Now, before I say that HarmonySEQ is perfect, I found a few shortcomings that really caught me by surprise. For one, it allows you to set the sequencer tempo/BPM by entering a number in a box... and that's about it. No MIDI clock support, no tap tempo. (insert sad trombone sound here!) So that limits how you can use it significantly. I will do more digging to find other ways around this. Also, I discovered that "Events" can only be triggered by external signals. You can't daisy-chain sequences! (Okay, maybe nobody else thinks that's lame, but you know... I was curious.)
So, overall, I have yet to really utilize this in my computer setup, but it's definitely something worth playing with. It's certainly useful, though I had hoped it would be able to work with MIDI clock, too. Maybe that's something that will be implemented in the future (you listening, Rafal? Lol)
Pretty cool stuff!
Sputtering, stuttering, making excuses
Acting as if there were more than two uses
For the asphyxiated grey matter within
To think outside the box would be considered a sin
Assimilating ammunition knowledge at large
To undercut and stupefy the people in charge
Of the mass-generated complicational trope
That underestimates resistance in both focus and scope
To articulate futility of endless frustration
Simply pound your head against the desk in your isolation
Or pretend you’re writing emails to the biggest of cheese
Instead of doing nothing like we’re full of disease
And yet there’s still a glimmering, the slightest of light
They maybe someday we’ll be freed to do whatever we might
Oh yes, and heaven forbid it might be something productive
Instead of simply making money and ending up self-destructive
I'm actually a big fan of Evernote, if you hadn't heard. However, I haven't been using it much lately. Partly, that's because I made the mistake of using it (on my tablet) at work, and for some inexplicable reason, Evernote massively multiplied the photos I had uploaded, which maxed out my free account monthly bandwidth in about 10 minutes. I thought I had fixed it and deleted the offending notes, but alas, as soon as my limit reset, it promptly locked me out again for another month.
After a few tries, I managed to delete (really delete) the posts causing it, and everything returned to normal. By then, however, I had gotten out of the habit of using it!
Now I've decided to get back into it. Especially with it being Tax Season in the States, there will be plenty of paperwork and things to keep track of. So how do I get back in the swing? I guess I have to start with some things I have lying around, ready to be filed. The program is free, so the only thing it requires is some planning and a little time.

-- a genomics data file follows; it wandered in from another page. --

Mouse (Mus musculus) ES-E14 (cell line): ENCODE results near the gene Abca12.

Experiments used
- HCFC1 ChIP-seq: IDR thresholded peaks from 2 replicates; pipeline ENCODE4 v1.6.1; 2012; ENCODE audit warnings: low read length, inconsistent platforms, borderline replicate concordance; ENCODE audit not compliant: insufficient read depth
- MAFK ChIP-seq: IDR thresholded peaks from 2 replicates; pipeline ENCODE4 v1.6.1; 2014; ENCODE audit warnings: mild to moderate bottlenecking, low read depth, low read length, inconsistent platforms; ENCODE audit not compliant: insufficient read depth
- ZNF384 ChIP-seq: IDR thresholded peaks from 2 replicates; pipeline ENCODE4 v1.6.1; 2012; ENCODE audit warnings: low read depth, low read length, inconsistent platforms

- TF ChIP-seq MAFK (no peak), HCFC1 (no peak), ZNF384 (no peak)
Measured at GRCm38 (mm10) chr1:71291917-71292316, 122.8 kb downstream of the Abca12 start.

There are currently only four viable options if you want to use Evernote on your Linux computer (that I know of).
- Evernote for Windows client in an emulator
- Evernote web client in a browser
One of the things I want to be able to do is scan documents into Evernote. I only have a flatbed scanner, which should be okay for 99% of what I need, and anything else I can scan and email to Evernote (which is an awesome feature!) from the larger scanners at work. However, I don't use Windows on my main computer. I can run the Evernote Windows client under an emulator, but it loses all the context menus and system integration that really make it useful. Without system integration, you might as well use the Evernote web interface.
I've installed an open-source clone of Evernote, called "NixNote" (it was called Nevernote at some point). One of the main features I've discovered it does is automatically upload folders. So, you can set your scan program to automatically save to a certain folder, and Nixnote/Nevernote automatically uploads it to a designated notebook in Evernote! You can specify different folders for different destination notebooks, which is nice if you're scanning documents with mixed content.
For the actual scanning, there are several options in Ubuntu that work well. Probably the oldest and most widely known is "Xsane," which works wonderfully, but has more options than most people really need. If you want full control over your scanning, that's what I'd use. However, it doesn't fulfill my "one-button" scan-to-Evernote goal, so I tried the default scan program, called Simple Scan. It's pretty basic, but it offers B&W and color scanning, single-click page scans, and it remembers the last folder you saved in... so I can load the scanner flatbed, click "Scan" and then click "Save" and hit enter. It will also let you delete whatever it uploads, so you can just dump something into that folder, and Poof! It's password protected in the cloud and not on your computer. So really that's two clicks (didn't think I was counting?) but it's much much simpler than using Xsane and uploading everything manually.